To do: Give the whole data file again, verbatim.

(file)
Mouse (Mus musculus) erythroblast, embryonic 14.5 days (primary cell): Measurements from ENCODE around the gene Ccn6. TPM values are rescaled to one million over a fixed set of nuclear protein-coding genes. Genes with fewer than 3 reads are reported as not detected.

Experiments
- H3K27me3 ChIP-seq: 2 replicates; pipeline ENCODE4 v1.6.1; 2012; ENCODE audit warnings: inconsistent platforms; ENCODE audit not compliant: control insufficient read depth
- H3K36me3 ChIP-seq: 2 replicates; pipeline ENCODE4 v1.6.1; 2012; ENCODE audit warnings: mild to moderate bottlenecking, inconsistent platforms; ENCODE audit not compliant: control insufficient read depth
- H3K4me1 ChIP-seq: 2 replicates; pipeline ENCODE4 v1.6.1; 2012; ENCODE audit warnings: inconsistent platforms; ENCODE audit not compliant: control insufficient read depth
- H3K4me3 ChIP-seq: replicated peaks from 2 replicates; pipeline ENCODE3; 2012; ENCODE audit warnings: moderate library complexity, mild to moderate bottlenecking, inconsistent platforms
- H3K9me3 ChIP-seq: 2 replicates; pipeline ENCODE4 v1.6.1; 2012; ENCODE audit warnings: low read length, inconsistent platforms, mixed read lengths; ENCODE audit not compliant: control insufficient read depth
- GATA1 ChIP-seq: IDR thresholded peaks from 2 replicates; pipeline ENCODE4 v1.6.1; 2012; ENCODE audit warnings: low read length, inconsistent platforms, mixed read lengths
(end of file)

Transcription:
Mouse (Mus musculus) erythroblast, embryonic 14.5 days (primary cell): Measurements from ENCODE around the gene Ccn6. TPM values are rescaled to one million over a fixed set of nuclear protein-coding genes. Genes with fewer than 3 reads are reported as not detected.

Experiments
- H3K27me3 ChIP-seq: 2 replicates; pipeline ENCODE4 v1.6.1; 2012; ENCODE audit warnings: inconsistent platforms; ENCODE audit not compliant: control insufficient read depth
- H3K36me3 ChIP-seq: 2 replicates; pipeline ENCODE4 v1.6.1; 2012; ENCODE audit warnings: mild to moderate bottlenecking, inconsistent platforms; ENCODE audit not compliant: control insufficient read depth
- H3K4me1 ChIP-seq: 2 replicates; pipeline ENCODE4 v1.6.1; 2012; ENCODE audit warnings: inconsistent platforms; ENCODE audit not compliant: control insufficient read depth
- H3K4me3 ChIP-seq: replicated peaks from 2 replicates; pipeline ENCODE3; 2012; ENCODE audit warnings: moderate library complexity, mild to moderate bottlenecking, inconsistent platforms
- H3K9me3 ChIP-seq: 2 replicates; pipeline ENCODE4 v1.6.1; 2012; ENCODE audit warnings: low read length, inconsistent platforms, mixed read lengths; ENCODE audit not compliant: control insufficient read depth
- GATA1 ChIP-seq: IDR thresholded peaks from 2 replicates; pipeline ENCODE4 v1.6.1; 2012; ENCODE audit warnings: low read length, inconsistent platforms, mixed read lengths